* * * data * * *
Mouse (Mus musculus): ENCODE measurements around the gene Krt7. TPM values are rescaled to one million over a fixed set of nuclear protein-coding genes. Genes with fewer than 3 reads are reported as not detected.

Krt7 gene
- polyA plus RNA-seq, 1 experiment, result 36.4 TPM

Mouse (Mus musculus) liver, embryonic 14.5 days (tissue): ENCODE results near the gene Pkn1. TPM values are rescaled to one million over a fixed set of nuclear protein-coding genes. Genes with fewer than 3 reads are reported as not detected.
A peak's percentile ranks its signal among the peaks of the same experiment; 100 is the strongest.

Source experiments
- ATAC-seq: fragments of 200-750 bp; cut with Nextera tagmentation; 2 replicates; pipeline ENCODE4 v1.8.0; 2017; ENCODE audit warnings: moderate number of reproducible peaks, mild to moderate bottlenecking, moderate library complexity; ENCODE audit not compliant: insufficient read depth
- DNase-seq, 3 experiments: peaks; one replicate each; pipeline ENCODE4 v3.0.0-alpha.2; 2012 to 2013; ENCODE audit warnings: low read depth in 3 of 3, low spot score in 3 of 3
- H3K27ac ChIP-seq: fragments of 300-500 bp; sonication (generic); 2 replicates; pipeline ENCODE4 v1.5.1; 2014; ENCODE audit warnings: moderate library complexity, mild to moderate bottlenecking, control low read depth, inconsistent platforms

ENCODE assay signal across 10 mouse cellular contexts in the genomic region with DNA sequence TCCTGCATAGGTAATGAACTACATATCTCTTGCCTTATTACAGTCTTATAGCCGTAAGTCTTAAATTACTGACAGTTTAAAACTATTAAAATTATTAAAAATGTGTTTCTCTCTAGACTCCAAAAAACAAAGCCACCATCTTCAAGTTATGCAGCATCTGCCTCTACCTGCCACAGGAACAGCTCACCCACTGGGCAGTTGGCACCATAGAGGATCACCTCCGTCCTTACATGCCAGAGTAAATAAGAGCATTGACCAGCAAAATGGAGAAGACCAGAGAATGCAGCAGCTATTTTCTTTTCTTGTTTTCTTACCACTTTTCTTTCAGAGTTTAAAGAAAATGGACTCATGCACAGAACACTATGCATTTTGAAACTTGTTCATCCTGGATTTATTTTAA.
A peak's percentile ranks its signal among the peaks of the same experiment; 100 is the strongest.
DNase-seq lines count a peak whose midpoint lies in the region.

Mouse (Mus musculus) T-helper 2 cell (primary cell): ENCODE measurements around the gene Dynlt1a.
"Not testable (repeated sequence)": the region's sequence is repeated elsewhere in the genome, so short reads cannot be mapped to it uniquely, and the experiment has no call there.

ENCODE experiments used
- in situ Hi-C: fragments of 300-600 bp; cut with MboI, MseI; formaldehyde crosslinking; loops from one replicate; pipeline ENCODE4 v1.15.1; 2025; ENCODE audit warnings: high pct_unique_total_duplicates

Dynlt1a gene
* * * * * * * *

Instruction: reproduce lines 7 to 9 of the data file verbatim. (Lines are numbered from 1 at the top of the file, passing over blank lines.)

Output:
- ATAC-seq: fragments of 200-750 bp; cut with Nextera tagmentation; 2 replicates; pipeline ENCODE4 v1.8.0; 2017; ENCODE audit warnings: moderate number of reproducible peaks, mild to moderate bottlenecking, moderate library complexity; ENCODE audit not compliant: insufficient read depth
- DNase-seq, 3 experiments: peaks; one replicate each; pipeline ENCODE4 v3.0.0-alpha.2; 2012 to 2013; ENCODE audit warnings: low read depth in 3 of 3, low spot score in 3 of 3
- H3K27ac ChIP-seq: fragments of 300-500 bp; sonication (generic); 2 replicates; pipeline ENCODE4 v1.5.1; 2014; ENCODE audit warnings: moderate library complexity, mild to moderate bottlenecking, control low read depth, inconsistent platforms